Under pressure, under deadline

Not much to say tonight. Well, a couple of things to say, but I don’t know how to say them yet, so instead you get these thoughts.

I can kind of do the same thing in journalism — mull things over, I mean, before I have to write them. Or at least I try, writing far enough ahead of deadline that I have a chance to look over my copy with fresh eyes, but it’s definitely not something taken for granted.

The frustrating thing about working with a tape recorder is that your listening skills go to pot a little bit. You think, ‘Oh, the tape is getting this, so my mind can wander a little.” And that’s a very bad habit.

I’ve gotten used to the fact that after an interview, I have to go through my tape again, figuring out what I want to work with. When I first got my recorder, I was so used to not letting my mind wander period and taking decent notes that I could write the story with the general idea of quotes that I wanted to use, and then go back and fill in the blanks. I’m almost positive it’s quicker than basically going through tape twice. So why have I given that habit up? Good question.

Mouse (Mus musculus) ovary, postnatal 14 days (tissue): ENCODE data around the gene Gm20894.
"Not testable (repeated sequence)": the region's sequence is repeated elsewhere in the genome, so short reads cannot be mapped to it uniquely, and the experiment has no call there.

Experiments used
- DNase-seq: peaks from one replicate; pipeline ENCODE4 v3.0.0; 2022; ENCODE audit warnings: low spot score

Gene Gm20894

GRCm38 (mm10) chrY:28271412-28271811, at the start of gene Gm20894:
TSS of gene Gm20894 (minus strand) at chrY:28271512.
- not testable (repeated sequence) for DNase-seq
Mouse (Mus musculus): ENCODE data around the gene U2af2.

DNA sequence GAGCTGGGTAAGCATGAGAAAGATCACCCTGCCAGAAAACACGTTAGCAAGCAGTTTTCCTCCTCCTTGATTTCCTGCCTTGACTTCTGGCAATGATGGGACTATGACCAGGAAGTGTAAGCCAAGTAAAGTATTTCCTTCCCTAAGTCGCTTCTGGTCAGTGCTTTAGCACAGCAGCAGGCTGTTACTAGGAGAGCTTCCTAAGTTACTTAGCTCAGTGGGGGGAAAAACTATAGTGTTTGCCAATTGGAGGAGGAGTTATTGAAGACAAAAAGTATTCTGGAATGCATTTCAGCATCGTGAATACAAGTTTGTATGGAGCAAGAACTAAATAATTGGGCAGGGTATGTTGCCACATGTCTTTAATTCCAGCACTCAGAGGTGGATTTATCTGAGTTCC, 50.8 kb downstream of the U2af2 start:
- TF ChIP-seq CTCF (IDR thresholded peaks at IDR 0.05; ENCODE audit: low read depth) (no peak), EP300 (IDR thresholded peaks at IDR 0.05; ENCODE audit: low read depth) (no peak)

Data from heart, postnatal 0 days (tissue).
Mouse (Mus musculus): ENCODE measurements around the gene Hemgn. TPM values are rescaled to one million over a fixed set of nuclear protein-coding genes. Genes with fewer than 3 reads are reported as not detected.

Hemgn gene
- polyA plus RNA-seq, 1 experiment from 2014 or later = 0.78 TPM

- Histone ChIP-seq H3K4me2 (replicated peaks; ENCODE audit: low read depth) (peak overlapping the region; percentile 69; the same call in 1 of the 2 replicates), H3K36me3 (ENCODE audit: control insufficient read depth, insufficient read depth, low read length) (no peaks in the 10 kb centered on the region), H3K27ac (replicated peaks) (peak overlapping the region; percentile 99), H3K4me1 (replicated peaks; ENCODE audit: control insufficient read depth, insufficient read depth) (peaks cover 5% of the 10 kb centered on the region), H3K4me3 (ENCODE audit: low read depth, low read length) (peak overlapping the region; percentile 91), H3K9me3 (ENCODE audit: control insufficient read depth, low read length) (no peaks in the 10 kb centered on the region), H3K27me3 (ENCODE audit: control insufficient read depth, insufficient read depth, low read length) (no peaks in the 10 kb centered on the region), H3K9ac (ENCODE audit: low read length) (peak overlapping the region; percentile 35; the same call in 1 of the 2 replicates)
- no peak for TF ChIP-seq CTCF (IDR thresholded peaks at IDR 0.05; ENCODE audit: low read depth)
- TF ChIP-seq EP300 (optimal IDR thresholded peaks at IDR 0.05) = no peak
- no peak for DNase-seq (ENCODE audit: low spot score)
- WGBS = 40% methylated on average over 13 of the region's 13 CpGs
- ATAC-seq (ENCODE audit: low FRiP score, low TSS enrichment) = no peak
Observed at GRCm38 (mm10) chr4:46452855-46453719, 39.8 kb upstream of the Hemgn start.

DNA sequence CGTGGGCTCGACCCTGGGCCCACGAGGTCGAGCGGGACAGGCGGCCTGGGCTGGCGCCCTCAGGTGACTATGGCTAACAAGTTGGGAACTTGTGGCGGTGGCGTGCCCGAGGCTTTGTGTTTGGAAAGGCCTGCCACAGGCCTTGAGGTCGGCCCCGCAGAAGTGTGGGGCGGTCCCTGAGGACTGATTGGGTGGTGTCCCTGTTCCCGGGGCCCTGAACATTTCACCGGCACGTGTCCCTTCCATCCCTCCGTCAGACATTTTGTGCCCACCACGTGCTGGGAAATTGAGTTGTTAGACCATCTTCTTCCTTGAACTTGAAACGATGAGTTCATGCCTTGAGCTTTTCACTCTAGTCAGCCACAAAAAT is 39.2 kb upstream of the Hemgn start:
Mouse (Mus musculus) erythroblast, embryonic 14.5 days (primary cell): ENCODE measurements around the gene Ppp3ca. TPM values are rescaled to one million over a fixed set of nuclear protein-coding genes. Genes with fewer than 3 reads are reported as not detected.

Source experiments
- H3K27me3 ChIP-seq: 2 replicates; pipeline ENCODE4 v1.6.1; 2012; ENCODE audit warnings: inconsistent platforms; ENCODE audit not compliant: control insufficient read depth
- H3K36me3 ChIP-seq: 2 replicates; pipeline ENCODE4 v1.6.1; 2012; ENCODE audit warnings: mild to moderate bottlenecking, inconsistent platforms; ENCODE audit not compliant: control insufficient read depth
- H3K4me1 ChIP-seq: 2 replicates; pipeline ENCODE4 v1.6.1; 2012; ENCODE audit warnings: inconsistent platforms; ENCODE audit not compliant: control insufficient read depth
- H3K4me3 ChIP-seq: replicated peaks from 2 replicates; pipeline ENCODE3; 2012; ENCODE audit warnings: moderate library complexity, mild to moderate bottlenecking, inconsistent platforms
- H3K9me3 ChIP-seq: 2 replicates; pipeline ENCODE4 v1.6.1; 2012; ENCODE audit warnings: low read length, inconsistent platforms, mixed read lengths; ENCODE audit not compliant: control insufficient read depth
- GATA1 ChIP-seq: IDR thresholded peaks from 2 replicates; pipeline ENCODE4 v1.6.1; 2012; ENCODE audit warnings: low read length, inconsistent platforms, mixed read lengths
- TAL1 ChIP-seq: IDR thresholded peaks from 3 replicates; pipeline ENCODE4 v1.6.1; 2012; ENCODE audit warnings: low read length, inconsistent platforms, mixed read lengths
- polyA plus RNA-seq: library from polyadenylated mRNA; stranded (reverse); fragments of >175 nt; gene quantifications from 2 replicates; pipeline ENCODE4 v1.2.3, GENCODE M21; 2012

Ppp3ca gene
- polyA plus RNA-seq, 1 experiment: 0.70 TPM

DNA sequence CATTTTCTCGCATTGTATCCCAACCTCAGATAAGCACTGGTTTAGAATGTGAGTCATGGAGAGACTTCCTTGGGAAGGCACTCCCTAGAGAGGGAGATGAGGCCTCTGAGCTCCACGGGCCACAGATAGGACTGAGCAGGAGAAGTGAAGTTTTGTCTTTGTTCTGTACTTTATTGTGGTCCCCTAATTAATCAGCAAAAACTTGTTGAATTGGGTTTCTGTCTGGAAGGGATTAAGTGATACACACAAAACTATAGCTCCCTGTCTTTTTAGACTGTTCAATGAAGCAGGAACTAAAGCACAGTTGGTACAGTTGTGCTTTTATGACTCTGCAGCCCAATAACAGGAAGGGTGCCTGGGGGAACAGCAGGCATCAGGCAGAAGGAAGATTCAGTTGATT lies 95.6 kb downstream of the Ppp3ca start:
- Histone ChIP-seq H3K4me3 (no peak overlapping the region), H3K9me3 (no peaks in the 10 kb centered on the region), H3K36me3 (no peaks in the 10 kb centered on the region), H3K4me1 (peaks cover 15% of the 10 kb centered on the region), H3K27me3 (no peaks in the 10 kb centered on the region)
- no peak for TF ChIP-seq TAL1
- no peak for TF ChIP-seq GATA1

Sometimes though, either way, you need to step away from the story before you even start. Someone once told me they do it with the really complicated, jargon-y stories so they can get a handle on how to simplify the story. I don’t do a lot of those technical stories, so I can’t say the same is true for me, but sometimes I find myself doing it with stories with a lot of sources, or trying to find a new angle on an old story.

I did it with my Remembrance Day story — I was lucky enough to basically be handed a human interest angle but even so, I wasn’t sure how to go about it.

I actually ended up leaving the story and driving into Edmonton — I was thinking about listening to my tape on the way there, just to get a better idea of what I was working with, even if I couldn’t transcribe it at the moment, but I didn’t. Instead I just thought about what I remembered from the interviews, and by the time I was waiting for a friend in his apartment lobby, I was tapping out my story on my iPhone for notes to reference when I got back to the office.

Stories that take that kind of thought — even if they’re only 300 words — feel good. So I’ve got a couple blog posts to mull over.

(Edited, Jan. 18, 2012, for content)


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